Reduce Third-Party Security Risks by Creating a Single System of Record
As we discussed in the first part of this series, the majority of companies don’t know how many third-party relationships they have, let alone which users have been granted access to corporate applications and sensitive data. That’s a problem.
It also shouldn’t come as a surprise that shadow IT has grown significantly as line-of-business leaders deploy SaaS software solutions to solve departmental use cases. These applications require access to, or integration with, core ERP solutions and data warehouses so that third parties can do their jobs.
If companies admit they don’t track third-party relationships, it is a fair assumption that they have little to no visibility into the third-party user access or the risks those users may pose. To make matters even worse, most third parties also have their own business-to-business relationships. These relationships, called “nth party” relationships, introduce another layer of complexity – and risk.
Let’s examine a real-world scenario where these types of risks were exploited. In the now-infamous Target attack, bad actors gained access to Target’s data by exploiting an nth party relationship with a legitimate third-party service provider. The data breach, which happened in 2013 and exposed the credit and debit card data of some 110 million customers, still reverberates with security professionals today.
The good news? There is an ongoing effort between companies and their third-party counterparts to improve security posture and provide better access control. If your organization is on the journey, we have outlined five key steps you can take to consolidate third-party relationships and close vulnerable security gaps.
1. Create a System of Record
Establishing an identity lifecycle management program for third parties begins with consolidating these relationships into a system of record to capture the pertinent information about the organization before granting access.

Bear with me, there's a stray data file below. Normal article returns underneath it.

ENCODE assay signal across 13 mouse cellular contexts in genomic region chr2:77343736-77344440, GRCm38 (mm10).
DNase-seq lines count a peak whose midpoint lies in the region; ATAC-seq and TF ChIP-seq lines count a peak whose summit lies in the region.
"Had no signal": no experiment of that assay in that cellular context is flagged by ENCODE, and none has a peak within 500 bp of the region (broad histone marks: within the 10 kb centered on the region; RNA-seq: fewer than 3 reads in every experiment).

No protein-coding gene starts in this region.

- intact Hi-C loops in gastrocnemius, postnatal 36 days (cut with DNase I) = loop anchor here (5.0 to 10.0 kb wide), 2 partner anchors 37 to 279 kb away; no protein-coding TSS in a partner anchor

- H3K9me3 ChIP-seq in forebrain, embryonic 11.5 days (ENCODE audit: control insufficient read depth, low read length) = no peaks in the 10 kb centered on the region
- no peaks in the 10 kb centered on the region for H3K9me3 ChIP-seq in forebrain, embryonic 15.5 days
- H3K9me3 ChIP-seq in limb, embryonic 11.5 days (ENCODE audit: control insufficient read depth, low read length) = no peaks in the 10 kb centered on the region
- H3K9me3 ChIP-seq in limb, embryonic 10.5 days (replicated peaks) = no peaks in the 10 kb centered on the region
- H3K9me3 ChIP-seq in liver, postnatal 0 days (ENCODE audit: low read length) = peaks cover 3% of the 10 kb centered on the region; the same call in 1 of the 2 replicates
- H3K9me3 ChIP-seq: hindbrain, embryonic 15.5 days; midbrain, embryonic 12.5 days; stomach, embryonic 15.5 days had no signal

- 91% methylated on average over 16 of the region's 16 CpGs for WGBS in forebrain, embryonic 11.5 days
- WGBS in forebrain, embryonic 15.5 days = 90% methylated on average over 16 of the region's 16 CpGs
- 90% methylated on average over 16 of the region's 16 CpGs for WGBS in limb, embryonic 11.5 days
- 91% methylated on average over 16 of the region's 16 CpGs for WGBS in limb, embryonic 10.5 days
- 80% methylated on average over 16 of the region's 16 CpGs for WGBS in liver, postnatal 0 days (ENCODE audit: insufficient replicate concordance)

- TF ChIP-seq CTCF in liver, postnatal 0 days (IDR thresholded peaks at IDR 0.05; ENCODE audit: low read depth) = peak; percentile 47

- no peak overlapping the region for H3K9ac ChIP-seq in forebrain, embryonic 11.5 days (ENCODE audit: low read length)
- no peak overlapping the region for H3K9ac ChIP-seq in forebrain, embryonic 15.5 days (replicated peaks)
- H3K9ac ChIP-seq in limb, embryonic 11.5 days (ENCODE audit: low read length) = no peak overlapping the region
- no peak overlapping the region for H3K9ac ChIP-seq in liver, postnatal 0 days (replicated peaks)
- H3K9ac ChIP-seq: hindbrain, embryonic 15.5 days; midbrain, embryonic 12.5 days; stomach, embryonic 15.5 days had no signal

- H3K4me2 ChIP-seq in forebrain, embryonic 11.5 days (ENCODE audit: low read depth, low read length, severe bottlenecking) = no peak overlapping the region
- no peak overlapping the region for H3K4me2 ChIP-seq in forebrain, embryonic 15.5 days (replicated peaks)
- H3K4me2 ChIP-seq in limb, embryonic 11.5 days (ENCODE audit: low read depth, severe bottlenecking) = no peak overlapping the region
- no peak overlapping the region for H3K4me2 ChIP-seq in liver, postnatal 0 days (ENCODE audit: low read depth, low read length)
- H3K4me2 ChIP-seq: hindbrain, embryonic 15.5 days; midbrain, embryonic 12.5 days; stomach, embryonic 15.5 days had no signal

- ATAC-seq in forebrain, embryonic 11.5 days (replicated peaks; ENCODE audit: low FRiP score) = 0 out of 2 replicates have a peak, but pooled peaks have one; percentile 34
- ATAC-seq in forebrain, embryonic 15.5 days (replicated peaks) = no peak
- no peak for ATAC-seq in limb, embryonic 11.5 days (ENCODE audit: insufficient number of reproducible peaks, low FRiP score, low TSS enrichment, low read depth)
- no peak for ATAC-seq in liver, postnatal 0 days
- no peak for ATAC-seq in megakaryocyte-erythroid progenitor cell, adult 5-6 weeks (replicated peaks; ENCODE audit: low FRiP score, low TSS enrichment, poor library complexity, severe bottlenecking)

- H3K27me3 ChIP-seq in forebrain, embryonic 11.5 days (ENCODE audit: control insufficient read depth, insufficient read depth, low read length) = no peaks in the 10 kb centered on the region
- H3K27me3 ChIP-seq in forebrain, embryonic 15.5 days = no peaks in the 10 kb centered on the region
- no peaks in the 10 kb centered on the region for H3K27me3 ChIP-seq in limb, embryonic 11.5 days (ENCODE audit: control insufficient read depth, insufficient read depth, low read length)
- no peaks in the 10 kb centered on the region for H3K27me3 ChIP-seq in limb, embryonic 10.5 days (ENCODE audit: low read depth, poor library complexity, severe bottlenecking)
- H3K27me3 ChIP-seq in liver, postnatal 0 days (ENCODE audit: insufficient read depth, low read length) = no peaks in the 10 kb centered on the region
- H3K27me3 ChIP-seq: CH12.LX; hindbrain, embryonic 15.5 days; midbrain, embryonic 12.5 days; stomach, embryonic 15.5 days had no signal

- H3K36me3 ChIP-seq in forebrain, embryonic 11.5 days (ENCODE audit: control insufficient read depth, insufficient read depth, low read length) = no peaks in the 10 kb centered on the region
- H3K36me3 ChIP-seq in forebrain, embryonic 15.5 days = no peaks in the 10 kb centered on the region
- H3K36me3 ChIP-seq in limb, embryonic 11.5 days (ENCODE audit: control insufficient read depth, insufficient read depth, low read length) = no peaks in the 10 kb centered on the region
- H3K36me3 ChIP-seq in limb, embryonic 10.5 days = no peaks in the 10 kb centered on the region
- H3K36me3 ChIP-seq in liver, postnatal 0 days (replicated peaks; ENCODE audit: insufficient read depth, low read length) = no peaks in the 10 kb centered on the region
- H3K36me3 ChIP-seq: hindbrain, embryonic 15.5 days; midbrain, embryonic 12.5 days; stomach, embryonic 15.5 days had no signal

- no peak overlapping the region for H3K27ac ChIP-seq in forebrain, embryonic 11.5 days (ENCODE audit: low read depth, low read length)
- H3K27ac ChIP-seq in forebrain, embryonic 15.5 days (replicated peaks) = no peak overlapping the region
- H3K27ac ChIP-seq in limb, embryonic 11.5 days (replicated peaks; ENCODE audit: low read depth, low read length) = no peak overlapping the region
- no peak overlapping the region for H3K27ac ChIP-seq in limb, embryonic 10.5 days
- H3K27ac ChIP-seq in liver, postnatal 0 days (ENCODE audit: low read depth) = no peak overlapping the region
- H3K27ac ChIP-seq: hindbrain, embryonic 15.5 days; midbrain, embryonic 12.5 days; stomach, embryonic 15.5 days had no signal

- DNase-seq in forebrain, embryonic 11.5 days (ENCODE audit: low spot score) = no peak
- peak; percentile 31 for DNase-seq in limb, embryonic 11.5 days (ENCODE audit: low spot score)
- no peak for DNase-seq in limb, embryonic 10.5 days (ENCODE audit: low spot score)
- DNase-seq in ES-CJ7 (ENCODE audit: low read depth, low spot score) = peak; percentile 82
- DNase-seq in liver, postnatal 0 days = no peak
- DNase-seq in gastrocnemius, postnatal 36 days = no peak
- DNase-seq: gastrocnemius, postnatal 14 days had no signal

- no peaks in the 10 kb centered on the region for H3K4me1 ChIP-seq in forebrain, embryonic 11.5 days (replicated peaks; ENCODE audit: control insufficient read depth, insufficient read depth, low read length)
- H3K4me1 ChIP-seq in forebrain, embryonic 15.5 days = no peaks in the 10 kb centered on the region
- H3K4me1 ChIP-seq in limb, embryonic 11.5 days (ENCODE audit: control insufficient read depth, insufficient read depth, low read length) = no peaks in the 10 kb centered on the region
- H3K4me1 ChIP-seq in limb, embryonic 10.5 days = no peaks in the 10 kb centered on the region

This consolidation requires a cohesive effort between department heads and the identity access management team or IT security team. It’s helpful to have executive sponsorship from the CISO or your internal audit leader to raise awareness and ensure that departments give the project the attention and resources it deserves.
Begin by gathering a list of all current third-party relationships. If you’re unsure where to start, reach out to your procurement or accounts payable team — since many of the third parties have contractual relationships or monthly invoices being paid out.
2. Establish a Sponsor for Each Relationship
Next, you’ll need to select a sponsor inside the company to manage communications with each vendor, contractor, or service provider. Remember, depending on your industry or use case, not all third parties will have a contractual relationship. Consider volunteers, student interns, IoT devices, and even bots. Every identity needs to be captured in the system of record and assigned to an administrator for future access reviews and certifications. This initial step is certainly the most time-consuming and challenging— but remains absolutely necessary as you build your program’s successful foundation.
3. Add Contractual Requirements for Security and Disclosure
We recommend reviewing your contracts to ensure they address any third parties’ shared security responsibilities, such as promptly administering identity access for their joiners, movers, and leavers. You should also ensure they are required to disclose breaches quickly, so your organization can take quick action to reduce the potential fallout.
4. Check for Orphaned Accounts
Once your company has consolidated its third-party relationships, the next step is to verify that there are no orphaned identities with access that should have been revoked. Orphaned accounts are prime targets for hackers since they are rarely monitored or reviewed for accuracy.
5. Segment Users By Role and Access Needs
Working with your designated third-party administrators, the identity and access management team can segment the users based on their roles and access needs — starting with the concept of least privilege. Once you’ve organized the users, you can onboard them into the system of record using manual entry, data uploading via spreadsheet, or a federated system.
Enable Zero Trust and Least Privilege Across Your
We believe the ultimate goal of any third-party access governance is to enable Zero Trust and least privilege across your extended workforce. Consolidating your third-party workforce and systems is a critical first step to program success.
In future blog posts in this series, we’ll cover how automation can improve the efficiency of third-party provisioning and why delegating administrators for your third-party relationships is so critical to your overall security posture.